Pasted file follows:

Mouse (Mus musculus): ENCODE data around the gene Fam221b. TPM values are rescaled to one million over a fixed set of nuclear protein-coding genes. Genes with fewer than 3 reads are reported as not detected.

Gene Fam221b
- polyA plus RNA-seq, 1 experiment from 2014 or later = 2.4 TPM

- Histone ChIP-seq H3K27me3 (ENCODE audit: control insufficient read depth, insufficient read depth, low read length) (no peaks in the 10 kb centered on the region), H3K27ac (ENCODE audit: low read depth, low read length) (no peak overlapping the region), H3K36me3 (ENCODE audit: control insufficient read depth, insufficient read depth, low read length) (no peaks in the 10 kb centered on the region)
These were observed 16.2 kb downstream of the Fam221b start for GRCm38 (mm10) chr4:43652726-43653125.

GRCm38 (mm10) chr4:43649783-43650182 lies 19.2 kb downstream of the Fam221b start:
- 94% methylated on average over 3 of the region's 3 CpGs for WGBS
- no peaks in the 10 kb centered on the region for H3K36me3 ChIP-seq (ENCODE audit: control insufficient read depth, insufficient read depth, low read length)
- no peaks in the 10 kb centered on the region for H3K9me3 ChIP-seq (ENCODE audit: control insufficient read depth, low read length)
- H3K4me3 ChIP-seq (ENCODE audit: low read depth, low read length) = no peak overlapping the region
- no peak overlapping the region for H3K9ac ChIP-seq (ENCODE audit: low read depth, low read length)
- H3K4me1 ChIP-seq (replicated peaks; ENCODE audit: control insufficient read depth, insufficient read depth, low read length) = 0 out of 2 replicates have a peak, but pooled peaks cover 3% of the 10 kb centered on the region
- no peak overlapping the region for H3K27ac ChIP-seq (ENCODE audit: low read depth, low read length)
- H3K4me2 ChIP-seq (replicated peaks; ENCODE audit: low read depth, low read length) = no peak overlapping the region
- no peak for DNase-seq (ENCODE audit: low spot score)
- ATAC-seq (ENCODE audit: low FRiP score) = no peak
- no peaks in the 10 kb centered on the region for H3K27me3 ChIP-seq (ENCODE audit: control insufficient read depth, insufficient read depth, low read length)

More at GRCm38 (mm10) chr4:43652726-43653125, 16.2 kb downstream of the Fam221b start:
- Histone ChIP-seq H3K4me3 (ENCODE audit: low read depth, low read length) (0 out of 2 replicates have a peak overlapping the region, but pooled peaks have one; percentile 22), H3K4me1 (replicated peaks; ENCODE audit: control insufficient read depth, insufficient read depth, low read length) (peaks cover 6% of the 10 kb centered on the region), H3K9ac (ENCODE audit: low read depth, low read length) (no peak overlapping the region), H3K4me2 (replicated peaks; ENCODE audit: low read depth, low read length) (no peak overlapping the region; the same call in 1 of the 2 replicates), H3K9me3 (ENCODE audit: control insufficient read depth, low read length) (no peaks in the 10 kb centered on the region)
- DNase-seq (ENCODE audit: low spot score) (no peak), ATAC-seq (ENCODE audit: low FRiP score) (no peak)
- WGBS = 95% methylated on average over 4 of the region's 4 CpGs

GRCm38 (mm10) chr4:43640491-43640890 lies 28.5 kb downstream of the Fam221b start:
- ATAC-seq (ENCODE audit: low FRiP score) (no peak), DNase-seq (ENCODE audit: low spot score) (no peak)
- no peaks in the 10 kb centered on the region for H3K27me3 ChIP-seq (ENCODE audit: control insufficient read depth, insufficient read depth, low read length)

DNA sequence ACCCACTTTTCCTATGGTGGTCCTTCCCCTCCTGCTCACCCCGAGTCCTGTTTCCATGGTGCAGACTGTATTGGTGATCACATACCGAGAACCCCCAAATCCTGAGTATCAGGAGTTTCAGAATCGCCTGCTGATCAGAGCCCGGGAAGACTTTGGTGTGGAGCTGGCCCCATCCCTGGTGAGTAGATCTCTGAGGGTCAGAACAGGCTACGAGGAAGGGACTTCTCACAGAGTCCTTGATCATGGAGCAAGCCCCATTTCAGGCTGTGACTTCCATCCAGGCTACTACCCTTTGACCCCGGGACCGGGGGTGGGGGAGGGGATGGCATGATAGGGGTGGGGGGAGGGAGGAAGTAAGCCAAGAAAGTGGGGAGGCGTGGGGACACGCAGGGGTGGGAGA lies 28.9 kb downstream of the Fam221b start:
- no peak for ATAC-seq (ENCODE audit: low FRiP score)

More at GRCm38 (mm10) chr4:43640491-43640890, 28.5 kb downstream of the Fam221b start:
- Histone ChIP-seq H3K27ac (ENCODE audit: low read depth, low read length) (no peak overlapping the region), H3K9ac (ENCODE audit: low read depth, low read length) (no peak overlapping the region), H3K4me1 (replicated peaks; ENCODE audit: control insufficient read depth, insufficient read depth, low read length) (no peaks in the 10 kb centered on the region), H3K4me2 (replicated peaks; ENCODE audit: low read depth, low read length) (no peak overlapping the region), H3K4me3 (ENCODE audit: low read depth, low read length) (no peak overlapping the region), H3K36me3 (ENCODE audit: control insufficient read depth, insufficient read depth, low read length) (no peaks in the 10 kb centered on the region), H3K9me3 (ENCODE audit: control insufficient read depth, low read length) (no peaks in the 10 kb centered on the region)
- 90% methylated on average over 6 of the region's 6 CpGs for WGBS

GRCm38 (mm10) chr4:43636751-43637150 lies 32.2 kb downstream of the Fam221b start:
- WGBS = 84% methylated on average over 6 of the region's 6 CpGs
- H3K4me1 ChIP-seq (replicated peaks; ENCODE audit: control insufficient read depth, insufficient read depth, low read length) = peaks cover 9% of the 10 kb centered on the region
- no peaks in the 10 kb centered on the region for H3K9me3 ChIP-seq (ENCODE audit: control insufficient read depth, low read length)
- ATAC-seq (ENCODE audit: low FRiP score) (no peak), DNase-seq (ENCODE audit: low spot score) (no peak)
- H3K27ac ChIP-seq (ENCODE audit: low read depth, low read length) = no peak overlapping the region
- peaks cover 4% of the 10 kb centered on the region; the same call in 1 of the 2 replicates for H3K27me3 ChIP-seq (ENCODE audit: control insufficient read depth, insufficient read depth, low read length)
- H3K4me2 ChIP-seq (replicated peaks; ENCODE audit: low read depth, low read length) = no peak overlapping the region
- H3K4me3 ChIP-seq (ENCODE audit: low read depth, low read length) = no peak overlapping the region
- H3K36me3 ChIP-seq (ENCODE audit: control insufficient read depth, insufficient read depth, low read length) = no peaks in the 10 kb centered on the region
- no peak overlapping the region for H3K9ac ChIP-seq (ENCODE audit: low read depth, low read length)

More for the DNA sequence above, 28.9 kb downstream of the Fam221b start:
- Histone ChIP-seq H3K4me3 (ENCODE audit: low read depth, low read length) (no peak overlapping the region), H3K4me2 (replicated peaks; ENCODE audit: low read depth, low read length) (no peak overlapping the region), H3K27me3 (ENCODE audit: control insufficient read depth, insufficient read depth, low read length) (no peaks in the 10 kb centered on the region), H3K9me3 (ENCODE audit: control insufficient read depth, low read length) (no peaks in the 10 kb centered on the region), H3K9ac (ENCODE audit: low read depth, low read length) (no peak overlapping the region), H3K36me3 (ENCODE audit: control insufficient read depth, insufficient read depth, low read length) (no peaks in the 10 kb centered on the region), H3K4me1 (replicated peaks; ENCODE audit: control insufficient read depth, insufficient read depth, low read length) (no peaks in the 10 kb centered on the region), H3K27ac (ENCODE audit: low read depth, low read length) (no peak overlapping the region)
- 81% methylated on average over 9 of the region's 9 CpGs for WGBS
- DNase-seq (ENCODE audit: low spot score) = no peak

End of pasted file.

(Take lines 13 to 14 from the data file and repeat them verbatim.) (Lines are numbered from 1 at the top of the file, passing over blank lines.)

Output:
- no peak overlapping the region for H3K27ac ChIP-seq (ENCODE audit: low read depth, low read length)
- H3K4me2 ChIP-seq (replicated peaks; ENCODE audit: low read depth, low read length) = no peak overlapping the region